Leadership Changes Continue at BP as Top US Executive Departs
Posted 02/10/2023 10:57
BP's top executive in the United States, Dave Lawler, is leaving the company, according to an internal memo sent to employees. This departure comes just weeks after the resignation of BP's global CEO, Bernard Looney.
Lawler, who has been serving as the Chair and President of BP America since July 2020, as well as CEO of BPX Energy, has decided to pursue new career opportunities outside of BP after nine years of service.
Orlando Alvarez will take over as the new head of BP America, while continuing his role as Senior Vice President for Gas and Power Trading. Meanwhile, Kyle Koontz, the current Vice President for Development at BPX Energy, will assume the position of CEO for the division.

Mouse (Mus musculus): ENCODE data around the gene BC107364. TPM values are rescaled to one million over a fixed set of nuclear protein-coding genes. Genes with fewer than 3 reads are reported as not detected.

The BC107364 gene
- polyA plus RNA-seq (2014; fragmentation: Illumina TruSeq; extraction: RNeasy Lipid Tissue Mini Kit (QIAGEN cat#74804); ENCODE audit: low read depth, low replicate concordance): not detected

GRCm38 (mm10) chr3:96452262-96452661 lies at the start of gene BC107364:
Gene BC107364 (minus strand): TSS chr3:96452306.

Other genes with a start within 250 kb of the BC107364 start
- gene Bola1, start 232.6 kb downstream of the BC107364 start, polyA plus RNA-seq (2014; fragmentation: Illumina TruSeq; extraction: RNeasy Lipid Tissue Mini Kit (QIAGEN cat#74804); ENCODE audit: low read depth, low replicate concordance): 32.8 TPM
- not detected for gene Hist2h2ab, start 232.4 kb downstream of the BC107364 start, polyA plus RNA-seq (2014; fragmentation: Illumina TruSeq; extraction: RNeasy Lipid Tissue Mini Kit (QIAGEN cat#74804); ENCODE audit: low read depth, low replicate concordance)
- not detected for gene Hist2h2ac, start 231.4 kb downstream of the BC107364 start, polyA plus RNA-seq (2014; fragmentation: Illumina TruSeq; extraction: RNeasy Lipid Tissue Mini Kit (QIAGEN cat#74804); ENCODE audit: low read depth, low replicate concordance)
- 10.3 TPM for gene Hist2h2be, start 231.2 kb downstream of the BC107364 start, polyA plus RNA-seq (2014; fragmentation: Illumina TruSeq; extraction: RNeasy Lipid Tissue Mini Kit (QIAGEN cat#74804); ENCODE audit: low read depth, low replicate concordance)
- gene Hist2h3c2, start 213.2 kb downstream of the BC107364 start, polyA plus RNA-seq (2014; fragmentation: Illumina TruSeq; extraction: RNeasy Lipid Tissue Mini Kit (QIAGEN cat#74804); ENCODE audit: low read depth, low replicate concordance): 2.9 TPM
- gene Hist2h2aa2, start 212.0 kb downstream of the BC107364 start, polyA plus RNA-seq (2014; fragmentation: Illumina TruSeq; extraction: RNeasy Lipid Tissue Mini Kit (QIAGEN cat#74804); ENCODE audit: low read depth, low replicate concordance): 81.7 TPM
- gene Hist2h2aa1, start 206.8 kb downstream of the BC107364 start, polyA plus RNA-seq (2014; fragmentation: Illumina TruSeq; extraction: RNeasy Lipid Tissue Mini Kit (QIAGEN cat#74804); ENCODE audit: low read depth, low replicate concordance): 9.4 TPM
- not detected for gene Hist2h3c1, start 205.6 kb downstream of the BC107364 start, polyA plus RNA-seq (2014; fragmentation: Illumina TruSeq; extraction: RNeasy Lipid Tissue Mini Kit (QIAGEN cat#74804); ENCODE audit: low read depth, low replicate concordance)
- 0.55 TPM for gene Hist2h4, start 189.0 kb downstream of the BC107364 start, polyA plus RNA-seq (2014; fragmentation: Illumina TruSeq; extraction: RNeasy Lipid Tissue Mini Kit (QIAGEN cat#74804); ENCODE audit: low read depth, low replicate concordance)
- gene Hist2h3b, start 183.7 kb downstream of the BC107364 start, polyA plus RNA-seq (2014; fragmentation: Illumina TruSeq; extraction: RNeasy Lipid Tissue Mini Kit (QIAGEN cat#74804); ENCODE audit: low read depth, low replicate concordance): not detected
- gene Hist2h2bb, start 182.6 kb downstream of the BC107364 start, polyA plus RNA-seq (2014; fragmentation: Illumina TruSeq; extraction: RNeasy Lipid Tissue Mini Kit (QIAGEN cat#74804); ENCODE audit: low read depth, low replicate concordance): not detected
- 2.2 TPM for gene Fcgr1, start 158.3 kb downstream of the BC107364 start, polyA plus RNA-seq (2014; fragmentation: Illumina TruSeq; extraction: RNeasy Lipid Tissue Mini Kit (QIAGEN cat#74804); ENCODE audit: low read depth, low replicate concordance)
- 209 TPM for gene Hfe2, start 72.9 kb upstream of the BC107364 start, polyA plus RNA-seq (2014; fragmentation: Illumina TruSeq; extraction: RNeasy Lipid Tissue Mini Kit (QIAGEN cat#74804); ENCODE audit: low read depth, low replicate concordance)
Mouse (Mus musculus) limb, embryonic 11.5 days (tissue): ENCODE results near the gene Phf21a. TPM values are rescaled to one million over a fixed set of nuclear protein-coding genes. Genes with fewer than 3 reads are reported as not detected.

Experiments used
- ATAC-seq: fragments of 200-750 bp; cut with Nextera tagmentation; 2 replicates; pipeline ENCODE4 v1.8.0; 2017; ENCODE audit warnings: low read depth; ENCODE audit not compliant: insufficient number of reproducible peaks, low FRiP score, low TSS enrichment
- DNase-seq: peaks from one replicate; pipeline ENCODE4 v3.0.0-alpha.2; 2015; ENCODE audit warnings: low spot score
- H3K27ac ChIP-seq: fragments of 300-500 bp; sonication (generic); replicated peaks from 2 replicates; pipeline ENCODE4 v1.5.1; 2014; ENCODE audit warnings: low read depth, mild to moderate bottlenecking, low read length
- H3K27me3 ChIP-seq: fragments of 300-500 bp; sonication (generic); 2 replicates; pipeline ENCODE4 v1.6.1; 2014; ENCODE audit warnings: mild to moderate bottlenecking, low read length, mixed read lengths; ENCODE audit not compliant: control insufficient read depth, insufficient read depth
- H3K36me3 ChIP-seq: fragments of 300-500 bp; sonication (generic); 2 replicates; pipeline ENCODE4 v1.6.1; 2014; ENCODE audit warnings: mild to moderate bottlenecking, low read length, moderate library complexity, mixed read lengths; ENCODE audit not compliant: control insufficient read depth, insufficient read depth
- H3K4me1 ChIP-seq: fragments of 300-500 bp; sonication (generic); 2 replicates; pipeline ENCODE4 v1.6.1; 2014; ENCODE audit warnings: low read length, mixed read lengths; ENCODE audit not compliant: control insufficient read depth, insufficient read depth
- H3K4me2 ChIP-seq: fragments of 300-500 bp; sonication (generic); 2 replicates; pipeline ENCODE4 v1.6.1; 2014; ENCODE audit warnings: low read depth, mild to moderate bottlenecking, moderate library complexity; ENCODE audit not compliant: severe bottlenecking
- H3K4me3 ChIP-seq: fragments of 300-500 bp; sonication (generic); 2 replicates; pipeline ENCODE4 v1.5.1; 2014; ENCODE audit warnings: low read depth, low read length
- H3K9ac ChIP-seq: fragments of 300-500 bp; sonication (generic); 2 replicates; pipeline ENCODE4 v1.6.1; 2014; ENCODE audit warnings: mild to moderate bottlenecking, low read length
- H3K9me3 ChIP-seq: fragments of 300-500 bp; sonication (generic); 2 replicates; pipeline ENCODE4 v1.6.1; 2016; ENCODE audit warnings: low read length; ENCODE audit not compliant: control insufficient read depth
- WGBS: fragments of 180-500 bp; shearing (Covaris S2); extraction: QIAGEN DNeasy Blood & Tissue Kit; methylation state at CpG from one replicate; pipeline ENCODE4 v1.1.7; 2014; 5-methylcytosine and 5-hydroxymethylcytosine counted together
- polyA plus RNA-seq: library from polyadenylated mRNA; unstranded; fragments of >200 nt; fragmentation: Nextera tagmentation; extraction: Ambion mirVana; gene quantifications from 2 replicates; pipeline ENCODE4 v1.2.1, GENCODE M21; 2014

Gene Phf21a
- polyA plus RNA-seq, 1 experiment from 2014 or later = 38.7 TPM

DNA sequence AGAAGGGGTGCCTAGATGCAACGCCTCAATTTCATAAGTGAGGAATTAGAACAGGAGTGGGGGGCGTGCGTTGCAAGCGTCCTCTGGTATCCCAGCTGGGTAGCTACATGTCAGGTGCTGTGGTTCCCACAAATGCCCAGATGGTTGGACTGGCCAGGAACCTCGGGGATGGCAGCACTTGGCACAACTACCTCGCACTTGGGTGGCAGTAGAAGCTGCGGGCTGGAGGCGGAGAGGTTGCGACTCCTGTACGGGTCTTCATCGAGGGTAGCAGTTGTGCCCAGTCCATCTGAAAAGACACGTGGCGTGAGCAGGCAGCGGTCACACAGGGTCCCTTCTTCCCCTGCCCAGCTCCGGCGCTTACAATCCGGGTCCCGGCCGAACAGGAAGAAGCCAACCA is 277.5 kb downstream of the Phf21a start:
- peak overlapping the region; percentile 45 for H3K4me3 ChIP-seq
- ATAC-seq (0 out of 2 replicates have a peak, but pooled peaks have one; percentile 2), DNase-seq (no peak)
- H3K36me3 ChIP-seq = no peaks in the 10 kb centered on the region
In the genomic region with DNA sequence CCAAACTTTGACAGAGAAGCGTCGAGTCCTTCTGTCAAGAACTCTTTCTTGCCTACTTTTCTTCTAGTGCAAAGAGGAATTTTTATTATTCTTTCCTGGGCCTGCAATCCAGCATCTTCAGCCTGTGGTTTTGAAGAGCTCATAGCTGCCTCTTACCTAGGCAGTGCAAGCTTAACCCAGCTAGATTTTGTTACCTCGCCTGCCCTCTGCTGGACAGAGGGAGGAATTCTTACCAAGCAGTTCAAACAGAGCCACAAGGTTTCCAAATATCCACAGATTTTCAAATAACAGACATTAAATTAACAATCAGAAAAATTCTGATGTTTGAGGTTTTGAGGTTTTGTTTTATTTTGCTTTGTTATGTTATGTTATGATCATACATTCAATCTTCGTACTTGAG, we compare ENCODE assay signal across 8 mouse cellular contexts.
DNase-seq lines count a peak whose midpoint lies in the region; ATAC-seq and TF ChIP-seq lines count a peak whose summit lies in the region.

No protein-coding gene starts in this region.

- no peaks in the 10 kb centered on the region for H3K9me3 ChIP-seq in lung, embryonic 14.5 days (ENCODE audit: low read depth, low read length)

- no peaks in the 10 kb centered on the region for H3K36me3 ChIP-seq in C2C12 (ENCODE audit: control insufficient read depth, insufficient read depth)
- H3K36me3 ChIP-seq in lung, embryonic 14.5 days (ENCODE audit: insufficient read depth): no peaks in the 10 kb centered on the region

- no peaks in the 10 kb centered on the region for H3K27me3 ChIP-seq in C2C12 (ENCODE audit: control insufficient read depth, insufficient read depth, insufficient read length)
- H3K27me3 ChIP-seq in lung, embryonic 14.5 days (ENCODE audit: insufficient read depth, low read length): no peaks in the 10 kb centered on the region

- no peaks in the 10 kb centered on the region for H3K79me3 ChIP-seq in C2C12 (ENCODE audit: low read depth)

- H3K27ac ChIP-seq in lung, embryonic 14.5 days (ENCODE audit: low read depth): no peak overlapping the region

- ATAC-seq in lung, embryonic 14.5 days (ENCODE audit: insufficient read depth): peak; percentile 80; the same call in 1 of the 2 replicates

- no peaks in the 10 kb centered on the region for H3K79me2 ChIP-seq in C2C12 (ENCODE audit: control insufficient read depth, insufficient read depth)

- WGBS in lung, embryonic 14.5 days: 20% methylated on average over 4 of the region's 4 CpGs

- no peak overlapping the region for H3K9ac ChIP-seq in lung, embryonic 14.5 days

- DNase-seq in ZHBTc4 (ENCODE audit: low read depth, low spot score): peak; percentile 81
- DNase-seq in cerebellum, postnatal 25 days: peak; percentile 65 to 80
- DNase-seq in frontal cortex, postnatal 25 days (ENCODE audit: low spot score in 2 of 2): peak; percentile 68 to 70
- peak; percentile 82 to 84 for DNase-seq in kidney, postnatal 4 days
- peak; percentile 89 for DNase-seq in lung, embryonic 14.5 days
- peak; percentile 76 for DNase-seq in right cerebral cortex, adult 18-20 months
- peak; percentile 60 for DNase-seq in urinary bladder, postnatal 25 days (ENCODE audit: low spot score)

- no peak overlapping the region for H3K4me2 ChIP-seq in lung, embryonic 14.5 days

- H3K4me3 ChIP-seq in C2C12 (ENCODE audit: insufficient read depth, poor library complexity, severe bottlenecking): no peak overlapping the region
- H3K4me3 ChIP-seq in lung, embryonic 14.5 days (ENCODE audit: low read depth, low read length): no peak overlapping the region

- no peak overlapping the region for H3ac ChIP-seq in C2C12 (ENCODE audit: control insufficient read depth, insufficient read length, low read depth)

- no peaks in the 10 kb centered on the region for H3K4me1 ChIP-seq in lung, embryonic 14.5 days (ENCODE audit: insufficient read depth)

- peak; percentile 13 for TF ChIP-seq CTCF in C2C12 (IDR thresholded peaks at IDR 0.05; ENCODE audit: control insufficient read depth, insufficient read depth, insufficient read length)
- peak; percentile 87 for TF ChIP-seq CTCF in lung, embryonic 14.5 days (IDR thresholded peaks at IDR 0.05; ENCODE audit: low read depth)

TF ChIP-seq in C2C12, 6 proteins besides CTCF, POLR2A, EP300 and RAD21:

Lawler had significant responsibilities, overseeing more than 30,000 US employees and managing BP's substantial investments in the United States, which have exceeded $140 billion since 2005. The United States is home to BP's largest economic footprint globally.
This leadership transition comes amidst a period of upheaval for BP, triggered by the sudden departure of CEO Bernard Looney on September 13. Looney resigned after acknowledging that he had not fully disclosed past personal relationships with colleagues.
Murray Auchincloss, BP's Chief Financial Officer, has taken on the role of CEO on an interim basis following Looney's exit.
Bernard Looney, who had been with BP since 1991 and became CEO in 2020, aimed to transform the oil company into an integrated energy firm and guide it through the energy transition. Lawler was one of Looney's key appointments, entrusted with leading BP's US operations.
Lawler joined BP in 2014, coming from SandRidge Energy, a US-based oil and gas company, where he served as Executive Vice President and Chief Operating Officer.
Andrew Gillick, a Managing Director at energy consultancy Enverus, noted that Lawler's departure, coming so soon after the CEO change, poses significant challenges for BP. Lawler's leadership over the past three years had positioned BP as a leader in both traditional and transition energy spaces.